The Science of Hate - Deepstash
The Science of Hate

The Science of Hate

Matthew Williams





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Why Do People Hate?

Why Do People Hate?

A world-leading criminologist explores the tipping point between prejudice and hate crime, analysing human behaviour across the globe and throughout history in this vital book.

Are our brains wired to hate? Is social media to blame for an increase in hateful abuse? With hate on the rise, what can we do to turn the tide?

Drawing on twenty years of pioneering research - as well as his own experience as a hate-crime victim - world-renowned criminologist Matthew Williams explores one of the pressing issues of our age.


24 reads

Repellent, Fascinating Emotion

Repellent, Fascinating Emotion

Surveying human behaviour across the globe and reaching back through time, from our tribal ancestors in prehistory to artificial intelligence in the twenty-first century, The Science of Hate is a groundbreaking and surprising examination of the elusive 'tipping point' between prejudice and hate.

Hate is our most repellent but also most fascinating emotion. Its influence can be uncontrollable, driving people to horrific acts of assault, murder, even genocide. In recent weeks, the US has been shocked by the shootings of eight Asian women in Atlanta.


17 reads

Research With Study

In the UK, misogyny has only just been classed as a hate crime, amid anger over women’s safety on our streets.

Yet while everyone is capable of hate, very few of us act on its worst impulses.

Matthew Williams, a British professor of criminology who has worked with the UK and US governments, wants to know why. 

His book, the Science of Hate, combines his own research with decades of studies by others to find an answer.


15 reads

Manipulate Millions

The result is a harrowing but illuminating work, being released at a time when hate appears to be on the ascendency but far from trying to stop it, some of the world’s most powerful people seem to be using it to manipulate millions.

The tactics used in the Donald Trump 2016 presidential campaign and the Brexit referendum come in for criticism in the book.

Williams points out how hate crimes rose following both votes.The journey is a personal one for the author.


13 reads

Williams Experience

Once an aspiring journalist, Williams switched careers in the late nineties following an assault on him by three men outside a gay-friendly bar on Tottenham Court Road.

He describes it in the book, and says in the aftermath he was filled with questions about why his attackers hated who he was, and wondering what point they were trying to prove in beating him up?

He refers to the attack often in a book divided into two parts; the first looking at what hate is, and the second on whether it can be tackled.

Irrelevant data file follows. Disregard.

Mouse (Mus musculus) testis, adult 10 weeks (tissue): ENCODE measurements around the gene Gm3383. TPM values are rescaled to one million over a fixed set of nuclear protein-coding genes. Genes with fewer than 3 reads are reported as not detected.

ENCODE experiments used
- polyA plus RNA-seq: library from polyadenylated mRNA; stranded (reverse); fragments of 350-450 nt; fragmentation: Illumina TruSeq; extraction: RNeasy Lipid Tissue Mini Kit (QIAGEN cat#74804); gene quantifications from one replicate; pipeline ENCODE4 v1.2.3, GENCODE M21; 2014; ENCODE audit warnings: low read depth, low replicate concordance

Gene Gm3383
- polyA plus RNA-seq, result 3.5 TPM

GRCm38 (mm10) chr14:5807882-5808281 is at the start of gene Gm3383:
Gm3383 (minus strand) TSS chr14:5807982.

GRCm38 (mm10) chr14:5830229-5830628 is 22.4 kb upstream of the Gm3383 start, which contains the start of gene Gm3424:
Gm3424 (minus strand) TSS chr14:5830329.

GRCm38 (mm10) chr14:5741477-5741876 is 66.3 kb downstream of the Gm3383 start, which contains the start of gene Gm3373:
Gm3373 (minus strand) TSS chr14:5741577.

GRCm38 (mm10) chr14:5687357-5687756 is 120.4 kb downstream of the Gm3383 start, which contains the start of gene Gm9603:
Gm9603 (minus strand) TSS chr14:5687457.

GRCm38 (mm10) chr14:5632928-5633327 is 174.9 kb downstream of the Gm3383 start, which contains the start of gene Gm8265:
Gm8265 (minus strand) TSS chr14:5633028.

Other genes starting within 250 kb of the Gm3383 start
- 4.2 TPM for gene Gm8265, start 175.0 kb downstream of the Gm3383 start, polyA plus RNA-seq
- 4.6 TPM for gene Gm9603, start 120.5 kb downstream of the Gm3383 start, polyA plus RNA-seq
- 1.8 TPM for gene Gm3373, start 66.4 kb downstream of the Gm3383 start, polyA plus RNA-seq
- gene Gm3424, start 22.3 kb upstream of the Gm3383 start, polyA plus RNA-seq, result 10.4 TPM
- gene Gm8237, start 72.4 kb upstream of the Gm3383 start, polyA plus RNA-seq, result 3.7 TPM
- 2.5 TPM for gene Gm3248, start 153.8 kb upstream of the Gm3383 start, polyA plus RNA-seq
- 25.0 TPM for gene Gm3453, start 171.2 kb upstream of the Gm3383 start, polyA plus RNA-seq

8 reads

A Book Like a Thriller

There are plenty of scientific charts, data-filled maps and reproductions of MRI scans scattered throughout, but this is not an academic work.

At times it reads more like a thriller, as Williams reconstructs the events leading up to notorious crimes such as the 1999 Soho nail bombings by David Copeland in which three people died.

In each case, Williams tries to uncover how the hatred of an “other” started, and what tipped the perpetrator from prejudice into violence.

He finds neither family background nor life experience can entirely explain what drives someone to commit a hate crime.


10 reads

The Capacity to Hate

In fact, the capacity to hate is hard-wired into all of us. It comes from a genetic throwback to ancient times when the human brain had to quickly identify threats, but we have never learned how to switch it off.

Williams says researchers have been able to trigger the same response that kept our ancestors alive when they saw a sabre-toothed tiger in some modern volunteers simply by playing NWA’s “Straight Outta Compton” to white subjects looking at black faces.


13 reads

Social Media Role

How those faces became something to be feared is, Williams argues, because of a complex cocktail of upbringing and cultural input, like racial stereotypes in movies.

Social media has a powerful role to play, too. Williams says it can work as an “accelerant” that pushes people towards radicalisation.

He highlights algorithms designed to make sites “sticky” that can lead people down rabbit holes of ‘alternative facts’.

One study found that even when people were paid to look at posts giving different political viewpoints to their own, it only seemed to reinforce their original beliefs.


14 reads

In Our DNA

Regardless, Williams says bursting our online “filter bubbles” is essential to overcoming hatred. Williams avoids easy answers and worries that had his own life taken a different path, he could have been the one carrying out the hate attack rather than the victim. His point is that we all could.

We are born with hatred in our DNA, but how we direct it is learned. The onus is on us to reject influences, educate ourselves on other cultures, and call out hatred wherever we see it.


11 reads





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